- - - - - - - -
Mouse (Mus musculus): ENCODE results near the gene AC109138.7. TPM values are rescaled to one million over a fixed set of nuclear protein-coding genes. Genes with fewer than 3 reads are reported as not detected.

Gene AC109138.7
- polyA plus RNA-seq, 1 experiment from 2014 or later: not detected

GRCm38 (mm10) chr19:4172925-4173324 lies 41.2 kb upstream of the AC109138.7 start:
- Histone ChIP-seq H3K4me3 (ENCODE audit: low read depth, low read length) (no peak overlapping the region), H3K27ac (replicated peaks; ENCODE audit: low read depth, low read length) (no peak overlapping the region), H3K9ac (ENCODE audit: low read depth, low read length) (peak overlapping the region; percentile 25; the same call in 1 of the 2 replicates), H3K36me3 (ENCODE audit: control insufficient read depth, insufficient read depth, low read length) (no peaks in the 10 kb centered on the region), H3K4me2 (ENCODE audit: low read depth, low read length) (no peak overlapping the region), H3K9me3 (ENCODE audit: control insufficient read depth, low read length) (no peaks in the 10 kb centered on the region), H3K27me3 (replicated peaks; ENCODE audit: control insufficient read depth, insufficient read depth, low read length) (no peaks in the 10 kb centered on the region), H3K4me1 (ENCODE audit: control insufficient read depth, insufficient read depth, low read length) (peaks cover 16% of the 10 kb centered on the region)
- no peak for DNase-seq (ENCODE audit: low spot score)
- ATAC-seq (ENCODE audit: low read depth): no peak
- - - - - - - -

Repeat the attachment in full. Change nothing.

Mouse (Mus musculus): ENCODE results near the gene AC109138.7. TPM values are rescaled to one million over a fixed set of nuclear protein-coding genes. Genes with fewer than 3 reads are reported as not detected.

Gene AC109138.7
- polyA plus RNA-seq, 1 experiment from 2014 or later: not detected

GRCm38 (mm10) chr19:4172925-4173324 lies 41.2 kb upstream of the AC109138.7 start:
- Histone ChIP-seq H3K4me3 (ENCODE audit: low read depth, low read length) (no peak overlapping the region), H3K27ac (replicated peaks; ENCODE audit: low read depth, low read length) (no peak overlapping the region), H3K9ac (ENCODE audit: low read depth, low read length) (peak overlapping the region; percentile 25; the same call in 1 of the 2 replicates), H3K36me3 (ENCODE audit: control insufficient read depth, insufficient read depth, low read length) (no peaks in the 10 kb centered on the region), H3K4me2 (ENCODE audit: low read depth, low read length) (no peak overlapping the region), H3K9me3 (ENCODE audit: control insufficient read depth, low read length) (no peaks in the 10 kb centered on the region), H3K27me3 (replicated peaks; ENCODE audit: control insufficient read depth, insufficient read depth, low read length) (no peaks in the 10 kb centered on the region), H3K4me1 (ENCODE audit: control insufficient read depth, insufficient read depth, low read length) (peaks cover 16% of the 10 kb centered on the region)
- no peak for DNase-seq (ENCODE audit: low spot score)
- ATAC-seq (ENCODE audit: low read depth): no peak